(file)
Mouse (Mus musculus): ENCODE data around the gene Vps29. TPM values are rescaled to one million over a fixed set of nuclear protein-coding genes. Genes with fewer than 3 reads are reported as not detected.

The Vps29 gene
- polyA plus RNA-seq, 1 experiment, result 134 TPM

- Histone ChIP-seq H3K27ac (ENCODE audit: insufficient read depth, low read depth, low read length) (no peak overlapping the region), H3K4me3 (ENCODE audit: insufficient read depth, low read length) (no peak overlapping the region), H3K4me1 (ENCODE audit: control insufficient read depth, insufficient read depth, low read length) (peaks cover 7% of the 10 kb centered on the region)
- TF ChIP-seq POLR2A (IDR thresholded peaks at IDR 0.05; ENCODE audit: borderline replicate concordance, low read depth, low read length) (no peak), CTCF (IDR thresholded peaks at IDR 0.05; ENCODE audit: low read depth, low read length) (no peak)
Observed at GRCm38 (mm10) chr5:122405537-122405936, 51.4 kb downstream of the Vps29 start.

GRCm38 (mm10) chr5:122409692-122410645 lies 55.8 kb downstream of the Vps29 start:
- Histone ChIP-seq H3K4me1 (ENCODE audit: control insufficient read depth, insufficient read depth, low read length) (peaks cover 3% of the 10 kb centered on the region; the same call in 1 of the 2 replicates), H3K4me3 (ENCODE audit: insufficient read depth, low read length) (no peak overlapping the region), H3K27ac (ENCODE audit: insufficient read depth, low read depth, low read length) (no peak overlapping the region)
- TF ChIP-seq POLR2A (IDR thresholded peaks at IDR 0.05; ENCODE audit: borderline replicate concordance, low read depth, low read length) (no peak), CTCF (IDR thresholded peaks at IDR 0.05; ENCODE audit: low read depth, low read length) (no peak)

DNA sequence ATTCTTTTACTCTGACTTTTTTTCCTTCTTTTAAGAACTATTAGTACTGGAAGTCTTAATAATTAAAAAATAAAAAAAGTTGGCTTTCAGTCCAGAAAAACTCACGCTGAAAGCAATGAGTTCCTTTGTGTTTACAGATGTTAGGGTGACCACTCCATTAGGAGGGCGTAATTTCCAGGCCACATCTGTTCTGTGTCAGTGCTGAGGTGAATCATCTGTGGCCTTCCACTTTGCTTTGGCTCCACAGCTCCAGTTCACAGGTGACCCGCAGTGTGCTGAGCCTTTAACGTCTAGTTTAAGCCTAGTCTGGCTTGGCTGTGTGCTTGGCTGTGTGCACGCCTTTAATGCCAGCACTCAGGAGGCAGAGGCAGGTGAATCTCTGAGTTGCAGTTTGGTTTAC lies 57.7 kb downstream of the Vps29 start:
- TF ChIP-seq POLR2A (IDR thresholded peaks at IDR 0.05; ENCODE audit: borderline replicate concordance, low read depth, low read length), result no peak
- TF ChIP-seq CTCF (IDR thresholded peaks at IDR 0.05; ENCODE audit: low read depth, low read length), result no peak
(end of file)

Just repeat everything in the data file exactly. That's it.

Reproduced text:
Mouse (Mus musculus): ENCODE data around the gene Vps29. TPM values are rescaled to one million over a fixed set of nuclear protein-coding genes. Genes with fewer than 3 reads are reported as not detected.

The Vps29 gene
- polyA plus RNA-seq, 1 experiment, result 134 TPM

- Histone ChIP-seq H3K27ac (ENCODE audit: insufficient read depth, low read depth, low read length) (no peak overlapping the region), H3K4me3 (ENCODE audit: insufficient read depth, low read length) (no peak overlapping the region), H3K4me1 (ENCODE audit: control insufficient read depth, insufficient read depth, low read length) (peaks cover 7% of the 10 kb centered on the region)
- TF ChIP-seq POLR2A (IDR thresholded peaks at IDR 0.05; ENCODE audit: borderline replicate concordance, low read depth, low read length) (no peak), CTCF (IDR thresholded peaks at IDR 0.05; ENCODE audit: low read depth, low read length) (no peak)
Observed at GRCm38 (mm10) chr5:122405537-122405936, 51.4 kb downstream of the Vps29 start.

GRCm38 (mm10) chr5:122409692-122410645 lies 55.8 kb downstream of the Vps29 start:
- Histone ChIP-seq H3K4me1 (ENCODE audit: control insufficient read depth, insufficient read depth, low read length) (peaks cover 3% of the 10 kb centered on the region; the same call in 1 of the 2 replicates), H3K4me3 (ENCODE audit: insufficient read depth, low read length) (no peak overlapping the region), H3K27ac (ENCODE audit: insufficient read depth, low read depth, low read length) (no peak overlapping the region)
- TF ChIP-seq POLR2A (IDR thresholded peaks at IDR 0.05; ENCODE audit: borderline replicate concordance, low read depth, low read length) (no peak), CTCF (IDR thresholded peaks at IDR 0.05; ENCODE audit: low read depth, low read length) (no peak)

DNA sequence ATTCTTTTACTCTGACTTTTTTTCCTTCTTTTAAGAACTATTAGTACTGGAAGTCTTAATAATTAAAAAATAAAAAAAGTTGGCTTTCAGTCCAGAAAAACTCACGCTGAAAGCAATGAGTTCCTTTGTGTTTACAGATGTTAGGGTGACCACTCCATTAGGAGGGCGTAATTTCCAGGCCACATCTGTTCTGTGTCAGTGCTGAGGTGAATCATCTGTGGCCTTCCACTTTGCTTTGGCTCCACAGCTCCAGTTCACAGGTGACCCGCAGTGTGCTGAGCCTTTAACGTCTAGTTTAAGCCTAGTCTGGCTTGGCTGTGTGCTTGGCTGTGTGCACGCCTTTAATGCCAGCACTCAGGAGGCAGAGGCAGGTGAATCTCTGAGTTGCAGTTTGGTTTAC lies 57.7 kb downstream of the Vps29 start:
- TF ChIP-seq POLR2A (IDR thresholded peaks at IDR 0.05; ENCODE audit: borderline replicate concordance, low read depth, low read length), result no peak
- TF ChIP-seq CTCF (IDR thresholded peaks at IDR 0.05; ENCODE audit: low read depth, low read length), result no peak